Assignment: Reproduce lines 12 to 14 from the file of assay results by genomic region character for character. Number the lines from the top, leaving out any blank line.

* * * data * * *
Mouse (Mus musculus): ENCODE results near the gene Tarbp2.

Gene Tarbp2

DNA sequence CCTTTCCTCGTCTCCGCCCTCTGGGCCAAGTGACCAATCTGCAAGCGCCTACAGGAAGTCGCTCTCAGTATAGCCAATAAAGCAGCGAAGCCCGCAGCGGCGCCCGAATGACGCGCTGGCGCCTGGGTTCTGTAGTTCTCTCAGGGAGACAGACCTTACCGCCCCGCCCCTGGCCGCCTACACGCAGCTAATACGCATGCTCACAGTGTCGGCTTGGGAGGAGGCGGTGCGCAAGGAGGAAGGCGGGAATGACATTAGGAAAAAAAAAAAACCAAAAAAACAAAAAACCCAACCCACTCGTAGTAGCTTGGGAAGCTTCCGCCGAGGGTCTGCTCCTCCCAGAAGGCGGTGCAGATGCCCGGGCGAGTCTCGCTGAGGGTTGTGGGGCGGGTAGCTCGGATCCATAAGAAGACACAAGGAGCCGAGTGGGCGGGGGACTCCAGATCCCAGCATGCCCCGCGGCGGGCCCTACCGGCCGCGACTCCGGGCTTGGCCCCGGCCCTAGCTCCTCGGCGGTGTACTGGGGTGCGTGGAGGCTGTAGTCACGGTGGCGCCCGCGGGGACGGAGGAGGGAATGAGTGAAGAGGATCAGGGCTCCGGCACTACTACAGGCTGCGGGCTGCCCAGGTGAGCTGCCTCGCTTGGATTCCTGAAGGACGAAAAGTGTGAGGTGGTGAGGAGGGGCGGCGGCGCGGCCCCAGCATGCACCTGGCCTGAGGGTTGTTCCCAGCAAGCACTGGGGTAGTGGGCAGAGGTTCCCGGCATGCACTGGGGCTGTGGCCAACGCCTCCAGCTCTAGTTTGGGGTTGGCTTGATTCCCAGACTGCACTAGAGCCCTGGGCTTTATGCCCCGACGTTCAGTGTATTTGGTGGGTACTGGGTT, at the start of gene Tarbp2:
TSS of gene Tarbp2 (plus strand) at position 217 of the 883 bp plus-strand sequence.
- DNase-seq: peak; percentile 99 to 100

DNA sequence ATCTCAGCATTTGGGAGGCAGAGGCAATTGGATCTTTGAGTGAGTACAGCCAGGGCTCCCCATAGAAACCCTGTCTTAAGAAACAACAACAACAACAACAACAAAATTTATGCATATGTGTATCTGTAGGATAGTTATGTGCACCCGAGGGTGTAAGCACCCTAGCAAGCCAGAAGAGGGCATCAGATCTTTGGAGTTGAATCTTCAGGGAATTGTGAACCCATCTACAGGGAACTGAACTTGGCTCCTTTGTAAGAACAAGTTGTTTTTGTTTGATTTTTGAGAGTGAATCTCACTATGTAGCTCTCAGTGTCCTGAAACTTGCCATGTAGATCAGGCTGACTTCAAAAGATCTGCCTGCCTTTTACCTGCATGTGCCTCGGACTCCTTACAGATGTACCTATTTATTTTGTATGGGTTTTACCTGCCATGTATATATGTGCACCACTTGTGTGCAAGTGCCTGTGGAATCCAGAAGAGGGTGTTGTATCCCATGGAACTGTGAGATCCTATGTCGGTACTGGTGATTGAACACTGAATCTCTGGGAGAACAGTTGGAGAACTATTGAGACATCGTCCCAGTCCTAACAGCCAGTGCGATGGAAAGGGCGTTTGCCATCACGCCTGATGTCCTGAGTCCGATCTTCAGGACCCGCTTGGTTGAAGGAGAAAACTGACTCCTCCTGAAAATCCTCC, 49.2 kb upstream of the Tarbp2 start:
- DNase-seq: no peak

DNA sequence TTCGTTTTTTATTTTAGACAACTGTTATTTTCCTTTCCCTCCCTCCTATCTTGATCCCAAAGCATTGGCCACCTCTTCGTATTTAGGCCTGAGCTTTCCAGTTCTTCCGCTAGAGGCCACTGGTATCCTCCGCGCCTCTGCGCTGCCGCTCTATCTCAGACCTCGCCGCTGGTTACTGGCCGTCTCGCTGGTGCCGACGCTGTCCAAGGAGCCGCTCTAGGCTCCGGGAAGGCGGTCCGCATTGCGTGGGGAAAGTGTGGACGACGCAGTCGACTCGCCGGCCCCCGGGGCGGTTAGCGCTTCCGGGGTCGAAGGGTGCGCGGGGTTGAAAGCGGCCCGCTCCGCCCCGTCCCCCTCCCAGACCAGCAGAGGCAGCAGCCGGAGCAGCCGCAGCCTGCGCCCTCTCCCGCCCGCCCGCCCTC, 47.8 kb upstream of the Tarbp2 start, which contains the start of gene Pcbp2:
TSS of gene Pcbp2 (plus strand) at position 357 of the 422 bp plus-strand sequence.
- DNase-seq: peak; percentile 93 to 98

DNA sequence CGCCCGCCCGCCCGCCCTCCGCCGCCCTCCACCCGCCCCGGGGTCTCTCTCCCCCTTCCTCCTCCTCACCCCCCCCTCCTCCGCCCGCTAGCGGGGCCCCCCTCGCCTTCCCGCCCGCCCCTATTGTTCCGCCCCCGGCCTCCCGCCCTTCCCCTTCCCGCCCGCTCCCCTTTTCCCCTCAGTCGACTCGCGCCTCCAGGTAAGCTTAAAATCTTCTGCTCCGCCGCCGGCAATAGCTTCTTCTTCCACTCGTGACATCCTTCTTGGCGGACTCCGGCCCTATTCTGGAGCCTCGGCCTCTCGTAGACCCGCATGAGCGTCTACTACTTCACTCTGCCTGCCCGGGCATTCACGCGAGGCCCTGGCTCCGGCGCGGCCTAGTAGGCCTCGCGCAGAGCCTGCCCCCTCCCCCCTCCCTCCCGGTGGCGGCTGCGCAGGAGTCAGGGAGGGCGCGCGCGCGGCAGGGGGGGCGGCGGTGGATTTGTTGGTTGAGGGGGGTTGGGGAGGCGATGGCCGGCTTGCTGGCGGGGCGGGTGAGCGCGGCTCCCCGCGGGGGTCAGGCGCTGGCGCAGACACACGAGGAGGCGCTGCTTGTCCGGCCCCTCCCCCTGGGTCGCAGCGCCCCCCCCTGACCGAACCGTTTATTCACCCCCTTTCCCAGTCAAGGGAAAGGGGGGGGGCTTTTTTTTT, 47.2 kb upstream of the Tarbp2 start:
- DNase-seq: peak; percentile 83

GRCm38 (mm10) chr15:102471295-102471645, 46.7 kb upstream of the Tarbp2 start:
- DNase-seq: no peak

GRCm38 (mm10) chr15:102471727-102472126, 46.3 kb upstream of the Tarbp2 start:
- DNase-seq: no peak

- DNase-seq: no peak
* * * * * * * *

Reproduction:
- DNase-seq: peak; percentile 83

GRCm38 (mm10) chr15:102471295-102471645, 46.7 kb upstream of the Tarbp2 start:
- DNase-seq: no peak